FROM the very beginning of our childhood, we all have heard the proverb ‘health is wealth’. We have learnt that good health is the key to success. Nothing is important in life than good health. Health is more significant for a person than wealth, etc. A vital relationship exists between health and economic growth of any country as healthcare performance is strongly dependent on the economy as well as on the health system.
Every country devotes a huge amount of public fund to healthcare provision believing that this would improve the health of the population and thus they can contribute meaningfully to economic growth and development. Therefore, the provision of health is seen as a key element of a policy to promote broad-based economic growth, which should be inclusive in that it does not leave millions of people behind.
However, in the current days, we all really experience this harsh truth that people are becoming economically vulnerable in order to maintain the high financial burden of healthcare expenditure as medical expenses to take medical advice from medical practitioners by providing consultation fees, the cost of medicine and the cost of various diagnostic tests as well as conveyance and time. Millions of people have to arrange their health care support by curtailing various daily expenses such as healthy and nutritious food, education, and clothing from their own pocket.
The Bangladesh National Health Account 1997–2015 report show that 67 per cent of the total health care expenditure is arranged by the individuals, 23 per cent by the public sector and the rest 10 per cent by other sectors. Whereas Achieving the universal health coverage has become a dominant global health policy concern over the past decade, advocating ambitious healthcare coverage goals, increase in health funding and financial pooling mechanisms for social protection.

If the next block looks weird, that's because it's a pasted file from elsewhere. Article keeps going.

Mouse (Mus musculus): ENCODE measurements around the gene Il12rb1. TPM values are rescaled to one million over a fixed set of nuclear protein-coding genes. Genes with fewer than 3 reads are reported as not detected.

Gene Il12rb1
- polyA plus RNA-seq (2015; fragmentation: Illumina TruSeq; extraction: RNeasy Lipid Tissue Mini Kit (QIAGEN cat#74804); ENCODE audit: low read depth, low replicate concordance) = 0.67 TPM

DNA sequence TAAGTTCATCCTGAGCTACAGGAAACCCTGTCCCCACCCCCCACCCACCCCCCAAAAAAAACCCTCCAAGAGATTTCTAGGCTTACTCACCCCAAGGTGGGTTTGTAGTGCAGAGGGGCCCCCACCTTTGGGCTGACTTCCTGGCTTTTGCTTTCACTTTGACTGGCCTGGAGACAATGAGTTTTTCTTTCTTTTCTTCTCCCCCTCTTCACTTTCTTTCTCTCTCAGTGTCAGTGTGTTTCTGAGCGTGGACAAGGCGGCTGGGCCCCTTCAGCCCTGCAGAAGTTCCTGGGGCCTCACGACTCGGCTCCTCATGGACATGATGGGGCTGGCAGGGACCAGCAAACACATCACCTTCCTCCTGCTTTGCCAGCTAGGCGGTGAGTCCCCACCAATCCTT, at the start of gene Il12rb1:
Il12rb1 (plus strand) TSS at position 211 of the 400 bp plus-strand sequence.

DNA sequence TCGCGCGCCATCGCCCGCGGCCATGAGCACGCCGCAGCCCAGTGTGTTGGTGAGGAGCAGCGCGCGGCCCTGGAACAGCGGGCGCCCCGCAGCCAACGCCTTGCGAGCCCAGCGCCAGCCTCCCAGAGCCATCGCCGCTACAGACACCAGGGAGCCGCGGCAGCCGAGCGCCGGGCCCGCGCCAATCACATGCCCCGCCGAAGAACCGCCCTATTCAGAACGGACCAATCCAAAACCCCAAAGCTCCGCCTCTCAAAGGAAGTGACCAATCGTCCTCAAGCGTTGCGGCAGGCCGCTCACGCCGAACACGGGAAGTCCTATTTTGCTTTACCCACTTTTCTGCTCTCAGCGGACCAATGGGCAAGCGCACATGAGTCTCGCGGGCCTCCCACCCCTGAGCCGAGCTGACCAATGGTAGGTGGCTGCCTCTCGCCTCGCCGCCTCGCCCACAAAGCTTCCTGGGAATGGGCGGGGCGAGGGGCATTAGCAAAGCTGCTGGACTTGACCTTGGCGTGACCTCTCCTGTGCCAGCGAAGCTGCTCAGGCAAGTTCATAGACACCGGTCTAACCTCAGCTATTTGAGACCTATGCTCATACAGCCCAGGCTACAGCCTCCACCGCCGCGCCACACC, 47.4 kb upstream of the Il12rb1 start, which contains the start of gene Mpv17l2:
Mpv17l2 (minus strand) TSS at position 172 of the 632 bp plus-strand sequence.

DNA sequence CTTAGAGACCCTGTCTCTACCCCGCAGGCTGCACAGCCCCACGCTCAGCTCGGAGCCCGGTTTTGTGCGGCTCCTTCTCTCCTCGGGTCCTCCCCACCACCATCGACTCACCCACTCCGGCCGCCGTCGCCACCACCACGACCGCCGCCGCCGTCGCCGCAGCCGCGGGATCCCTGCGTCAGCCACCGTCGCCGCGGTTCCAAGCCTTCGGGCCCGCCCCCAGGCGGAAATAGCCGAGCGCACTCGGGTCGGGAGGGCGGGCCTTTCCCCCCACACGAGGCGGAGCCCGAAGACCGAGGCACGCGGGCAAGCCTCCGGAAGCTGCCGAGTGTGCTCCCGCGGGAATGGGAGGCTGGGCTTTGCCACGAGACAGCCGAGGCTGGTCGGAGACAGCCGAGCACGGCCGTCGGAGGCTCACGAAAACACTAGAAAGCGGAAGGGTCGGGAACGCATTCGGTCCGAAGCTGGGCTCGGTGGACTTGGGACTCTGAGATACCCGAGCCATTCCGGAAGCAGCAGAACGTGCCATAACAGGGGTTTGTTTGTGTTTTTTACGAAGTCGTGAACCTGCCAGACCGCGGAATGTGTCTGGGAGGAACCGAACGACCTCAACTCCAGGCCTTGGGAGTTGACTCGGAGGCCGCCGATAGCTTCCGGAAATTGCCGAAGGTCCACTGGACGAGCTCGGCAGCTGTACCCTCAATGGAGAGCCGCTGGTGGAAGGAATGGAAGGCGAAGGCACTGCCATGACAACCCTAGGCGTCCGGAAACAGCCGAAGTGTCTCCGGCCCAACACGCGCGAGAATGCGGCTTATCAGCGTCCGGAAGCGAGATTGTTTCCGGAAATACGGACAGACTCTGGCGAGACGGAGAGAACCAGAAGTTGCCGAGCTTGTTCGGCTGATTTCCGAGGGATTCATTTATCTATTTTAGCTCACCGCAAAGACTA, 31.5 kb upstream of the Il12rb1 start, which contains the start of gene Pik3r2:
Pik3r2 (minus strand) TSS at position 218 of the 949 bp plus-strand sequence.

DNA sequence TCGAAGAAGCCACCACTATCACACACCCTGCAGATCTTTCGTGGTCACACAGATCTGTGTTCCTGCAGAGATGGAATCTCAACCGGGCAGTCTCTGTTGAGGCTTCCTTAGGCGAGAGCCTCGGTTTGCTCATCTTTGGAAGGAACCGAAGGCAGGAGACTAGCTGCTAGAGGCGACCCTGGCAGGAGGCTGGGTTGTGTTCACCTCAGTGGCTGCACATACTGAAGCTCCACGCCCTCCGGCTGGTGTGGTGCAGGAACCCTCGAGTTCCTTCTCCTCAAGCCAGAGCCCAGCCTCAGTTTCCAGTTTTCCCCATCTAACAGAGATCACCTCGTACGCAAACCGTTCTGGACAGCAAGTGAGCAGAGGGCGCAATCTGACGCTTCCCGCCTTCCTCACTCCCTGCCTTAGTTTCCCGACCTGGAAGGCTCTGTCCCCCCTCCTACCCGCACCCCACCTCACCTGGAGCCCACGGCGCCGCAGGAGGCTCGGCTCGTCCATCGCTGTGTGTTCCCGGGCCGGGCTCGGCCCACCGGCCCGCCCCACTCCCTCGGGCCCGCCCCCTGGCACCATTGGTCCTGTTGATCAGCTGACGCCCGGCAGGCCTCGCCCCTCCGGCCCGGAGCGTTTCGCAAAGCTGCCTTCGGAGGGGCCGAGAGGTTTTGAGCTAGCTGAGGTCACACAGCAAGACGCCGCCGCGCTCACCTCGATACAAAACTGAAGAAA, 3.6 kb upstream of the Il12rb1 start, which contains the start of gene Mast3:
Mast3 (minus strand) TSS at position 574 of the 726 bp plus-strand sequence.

The universal health coverage means that every people has access to quality health services whenever they need without any financial hardship. According to Lancet (2010), the universal health coverage refers to the organised healthcare systems where all people have access to essential health services without the financial hardship associated with payment. All people who need health services should receive them without undue financial sufferings and should have 100 per cent financial protection from out-of-pocket payments by 2032.
Additionally, achieving the universal health coverage is among the core objectives of the health-related Sustainable Development Goals and making health care affordable to everyone so that no one is left behind. Thus, an increase in budgetary allocation for social services is highly desirable in a developing country like Bangladesh.
The government has already designed a healthcare financing strategy for 2012–2032 to move towards the long-term objective of the universal health coverage. Bangladesh has a strong base of primary health care system, both in rural and urban areas, but we are yet to ensure the universal health coverage.